Inflation and Rising Costs
“Ever wondered why your family budgets never seem to work out as planned?” asked Harry Browne in his 1970 bestseller How You Can Profit from the Coming Devaluation.
The book sold more than 100,000 copies in hardback. Some three decades later, a dear reader sent me a copy of the 1971 paperback when I ran The Daily Reckoning’s desk here in London.
“You guys…you’re just saying the same as Harry Browne did 30 years ago! What’s new?” he wrote in an e-mail. And on first reading, Harry Browne’s book confirmed the jibe.
On rereading it on the train between Waterloo and Hammersmith this week, the cold fact stands out colder still.
“In the short run,” wrote Browne — variously an investment adviser, newsletter tipster, and U.S. presidential candidate for the Libertarian Party — “inflation seems to be producing a ‘boom.’ Prosperity appears to hit the economy when the government pumps new inflationary money into circulation…
“The so-called gains from inflation are always spectacular, while the losses are generally hidden from view… But the truth was that nothing had actually changed. We still had the same amount of resources to work with; we still had the same general level of technical competence. Inflation deceived us into redistributing our resources temporarily toward more glamorous industries.”
What’s wrong with that? Demand for granite countertops grew some 15% per year — worldwide — between 2000-2006, according to Dimension Stone Advocate News. More glamorous still, demand for marble rose by 12% annually.
Come September 2007, research from the Freedonia Group (costing $4,500 for the full report) said sales of kitchen and bathroom countertops in the United States alone would rise to 540 million square feet by 2011. That would fetch some $14 billion for “natural and engineered stone” manufacturers in Italy, Spain, China, and Brazil.
OK, so nobody’s food got any tastier simply because they chopped onions on new marble plinths. And we all ate fewer meals at home anyway. By August ‘06, consumers in Britain were spending more on dining out than they spent on eating at home; across the Atlantic, the restaurant and fast-food business employs 13 million staff — one in 12 of the work force!
But what’s not to love about a little glamour each day?
“Let’s take a hypothetical engineer,” wrote Harry Browne back in 1970, “working in an aerospace company… One day, his boss calls him into his office to tell him some good news. ‘Bumstead,’ he says, ‘the company has just received a new government contract. That means we can now give you a raise. Your take-home pay is going up by $100 per month.’
“[Bumstead] rushes home, tells his wife, and they spend all of four minutes deciding what to do with the raise. They rush out and buy a swimming pool, probably by obligating themselves for the $100 per month the new raise is bringing him.”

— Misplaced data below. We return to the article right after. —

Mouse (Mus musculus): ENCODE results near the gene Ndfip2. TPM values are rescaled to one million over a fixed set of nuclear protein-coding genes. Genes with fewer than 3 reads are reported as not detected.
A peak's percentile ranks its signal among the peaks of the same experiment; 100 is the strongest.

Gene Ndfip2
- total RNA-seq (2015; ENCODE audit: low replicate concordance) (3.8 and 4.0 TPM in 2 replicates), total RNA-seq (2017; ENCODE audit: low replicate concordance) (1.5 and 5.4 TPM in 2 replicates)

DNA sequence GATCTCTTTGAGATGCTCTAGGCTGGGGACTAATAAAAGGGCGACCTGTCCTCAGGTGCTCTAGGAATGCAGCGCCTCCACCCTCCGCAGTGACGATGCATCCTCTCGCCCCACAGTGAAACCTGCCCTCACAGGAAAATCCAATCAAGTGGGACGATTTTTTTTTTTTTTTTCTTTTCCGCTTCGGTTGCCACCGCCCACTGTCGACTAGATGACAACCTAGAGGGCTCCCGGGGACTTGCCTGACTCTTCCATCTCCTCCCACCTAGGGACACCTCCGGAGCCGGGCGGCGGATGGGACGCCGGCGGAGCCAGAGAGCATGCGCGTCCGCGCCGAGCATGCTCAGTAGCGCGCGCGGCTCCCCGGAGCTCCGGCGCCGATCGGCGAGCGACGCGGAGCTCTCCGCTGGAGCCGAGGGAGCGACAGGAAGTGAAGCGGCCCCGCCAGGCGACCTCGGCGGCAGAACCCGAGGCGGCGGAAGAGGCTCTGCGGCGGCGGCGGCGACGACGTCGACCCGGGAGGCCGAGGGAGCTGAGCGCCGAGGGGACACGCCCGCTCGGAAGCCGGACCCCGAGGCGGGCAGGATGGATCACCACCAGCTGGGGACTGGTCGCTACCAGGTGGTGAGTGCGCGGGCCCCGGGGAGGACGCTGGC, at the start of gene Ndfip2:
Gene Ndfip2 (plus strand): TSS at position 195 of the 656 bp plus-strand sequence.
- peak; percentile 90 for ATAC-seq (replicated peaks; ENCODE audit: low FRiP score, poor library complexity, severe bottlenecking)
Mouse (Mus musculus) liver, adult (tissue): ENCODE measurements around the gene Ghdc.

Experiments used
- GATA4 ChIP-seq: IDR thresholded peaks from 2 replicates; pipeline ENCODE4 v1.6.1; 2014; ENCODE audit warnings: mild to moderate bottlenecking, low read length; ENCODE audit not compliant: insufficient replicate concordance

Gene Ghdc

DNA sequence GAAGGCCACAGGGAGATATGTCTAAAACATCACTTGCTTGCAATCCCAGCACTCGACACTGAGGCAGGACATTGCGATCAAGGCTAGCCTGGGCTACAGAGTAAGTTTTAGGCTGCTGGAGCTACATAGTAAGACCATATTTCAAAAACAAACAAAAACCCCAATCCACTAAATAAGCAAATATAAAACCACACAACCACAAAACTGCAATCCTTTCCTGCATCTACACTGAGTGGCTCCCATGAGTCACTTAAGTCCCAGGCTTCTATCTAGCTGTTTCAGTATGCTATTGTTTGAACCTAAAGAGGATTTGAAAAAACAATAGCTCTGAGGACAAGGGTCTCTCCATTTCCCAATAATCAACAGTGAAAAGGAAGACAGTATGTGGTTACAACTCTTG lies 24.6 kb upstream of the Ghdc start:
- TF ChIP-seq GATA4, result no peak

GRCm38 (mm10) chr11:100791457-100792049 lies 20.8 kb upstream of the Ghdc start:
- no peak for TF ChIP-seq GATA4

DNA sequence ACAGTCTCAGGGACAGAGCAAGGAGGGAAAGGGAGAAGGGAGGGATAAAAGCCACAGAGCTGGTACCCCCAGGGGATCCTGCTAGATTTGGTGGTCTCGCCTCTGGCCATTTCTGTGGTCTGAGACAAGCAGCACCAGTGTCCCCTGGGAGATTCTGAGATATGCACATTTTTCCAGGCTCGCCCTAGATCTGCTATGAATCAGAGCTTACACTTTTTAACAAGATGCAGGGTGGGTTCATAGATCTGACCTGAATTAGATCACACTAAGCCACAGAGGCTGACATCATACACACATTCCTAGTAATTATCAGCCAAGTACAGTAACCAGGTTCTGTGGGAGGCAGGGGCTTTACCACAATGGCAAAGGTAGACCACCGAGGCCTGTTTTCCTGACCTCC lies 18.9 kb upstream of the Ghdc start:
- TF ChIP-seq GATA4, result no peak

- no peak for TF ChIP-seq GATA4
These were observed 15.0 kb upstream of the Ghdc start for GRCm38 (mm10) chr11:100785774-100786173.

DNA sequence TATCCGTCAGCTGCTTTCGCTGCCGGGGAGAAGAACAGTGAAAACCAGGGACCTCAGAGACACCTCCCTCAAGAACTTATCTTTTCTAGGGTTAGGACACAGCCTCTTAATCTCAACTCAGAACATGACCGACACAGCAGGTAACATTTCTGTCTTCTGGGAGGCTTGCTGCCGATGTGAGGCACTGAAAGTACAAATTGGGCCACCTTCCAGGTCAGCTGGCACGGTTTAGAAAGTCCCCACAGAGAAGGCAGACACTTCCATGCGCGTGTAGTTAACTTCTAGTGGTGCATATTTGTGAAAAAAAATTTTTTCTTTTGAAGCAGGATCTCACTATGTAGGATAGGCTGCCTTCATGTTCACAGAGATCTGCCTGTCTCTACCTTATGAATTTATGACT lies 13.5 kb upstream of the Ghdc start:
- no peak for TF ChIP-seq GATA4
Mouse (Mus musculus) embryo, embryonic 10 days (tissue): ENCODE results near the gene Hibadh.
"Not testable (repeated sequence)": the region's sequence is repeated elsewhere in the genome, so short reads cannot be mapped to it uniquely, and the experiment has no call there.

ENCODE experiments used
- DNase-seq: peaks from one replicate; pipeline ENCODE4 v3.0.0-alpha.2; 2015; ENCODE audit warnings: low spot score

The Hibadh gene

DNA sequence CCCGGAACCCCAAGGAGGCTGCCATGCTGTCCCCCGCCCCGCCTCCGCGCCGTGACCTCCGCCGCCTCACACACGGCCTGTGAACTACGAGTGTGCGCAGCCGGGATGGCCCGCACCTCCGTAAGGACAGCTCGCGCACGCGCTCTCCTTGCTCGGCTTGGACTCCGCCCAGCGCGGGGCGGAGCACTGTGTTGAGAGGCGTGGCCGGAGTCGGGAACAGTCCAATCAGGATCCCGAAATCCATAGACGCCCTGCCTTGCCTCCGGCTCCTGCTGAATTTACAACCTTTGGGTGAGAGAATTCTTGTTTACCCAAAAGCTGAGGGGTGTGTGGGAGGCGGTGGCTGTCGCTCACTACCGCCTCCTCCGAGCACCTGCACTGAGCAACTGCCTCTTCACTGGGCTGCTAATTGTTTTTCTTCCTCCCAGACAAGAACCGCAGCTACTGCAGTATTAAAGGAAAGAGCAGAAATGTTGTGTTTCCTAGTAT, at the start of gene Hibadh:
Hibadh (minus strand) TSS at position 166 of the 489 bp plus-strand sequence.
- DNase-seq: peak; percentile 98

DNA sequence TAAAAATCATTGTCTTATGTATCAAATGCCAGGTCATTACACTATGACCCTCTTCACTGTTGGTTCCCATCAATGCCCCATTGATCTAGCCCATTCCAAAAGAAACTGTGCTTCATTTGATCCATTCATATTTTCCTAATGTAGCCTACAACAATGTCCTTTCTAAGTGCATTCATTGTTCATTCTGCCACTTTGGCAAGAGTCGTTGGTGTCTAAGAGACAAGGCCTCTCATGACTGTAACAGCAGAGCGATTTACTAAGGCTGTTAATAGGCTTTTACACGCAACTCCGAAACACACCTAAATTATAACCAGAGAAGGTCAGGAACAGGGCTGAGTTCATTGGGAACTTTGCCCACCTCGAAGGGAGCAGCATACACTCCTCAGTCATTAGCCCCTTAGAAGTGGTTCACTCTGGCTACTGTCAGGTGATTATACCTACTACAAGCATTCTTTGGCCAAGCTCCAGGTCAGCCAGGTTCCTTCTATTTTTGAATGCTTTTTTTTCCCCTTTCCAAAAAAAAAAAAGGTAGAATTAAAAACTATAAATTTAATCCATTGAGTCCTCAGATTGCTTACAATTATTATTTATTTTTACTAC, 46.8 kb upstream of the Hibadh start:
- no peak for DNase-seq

Here in the 21st century — where $100 hardly buys a tankful of gas in the U.S., let alone here in the U.K. — the total number of swimming pools for U.S. homeowners now stands around 8.6 million, by one industry estimate. The pool maintenance and equipment market, having grown by 8% per year since 2002, approached annual sales of $3 billion in 2006.
“There’s only one problem,” as Browne noted. “Prices are rushing upward to meet the increased paper money supply caused by inflation — the same inflation that deceived Bumstead into thinking he’d received a raise.”
That’s why, just as in 1970, Reuters reported, “April Personal Spending up as Expected.” The Commerce Department said U.S. consumers spent 0.2% more last month than they did in March. But after adjusting for higher prices, real consumer spending was unchanged — despite the impending arrival of economic stimulus checks, set to total $106.7 billion for 2008.
Real spending grew just 0.1% in March. It fell 0.1% in Feb. But who’s counting?
“Of course, what’s happening to our hero,” Browne went on, “is also happening to millions of others, in various positions along the handout line. Businessmen are gearing up to these new demands — swimming pools, expensive restaurants, better cars, etc.
“But as soon as the inflationary currency has made one complete pass through the market, prices will begin to stabilize at a new, higher level. That’s the point where consumers realize that something has gone wrong with their calculations.”
Buying a swimming pool on installment, in short, starts to look very expensive. Because it costs more — in terms of poor Bumstead’s outgoings — than simply the new raise he brings home each month. Now he and the family must adjust their spending on all those other things (such as food, clothes, entertainment, meals out) they’d previously enjoyed regardless.
“The key number here is real spending, which has now been more or less flat since January,” said one talking head in response to this week’s personal income and expenditure numbers. “With credit tightening, cash flow being squeezed and confidence near record lows, this will surely continue.”
So no — in short — there really is nothing new in the world of money and finance. Just a fresh generation making the same tired mistake of confusing more money with wealth.
Here’s hoping they get to survive, if not profit from, today’s new devaluation.
June 4, 2008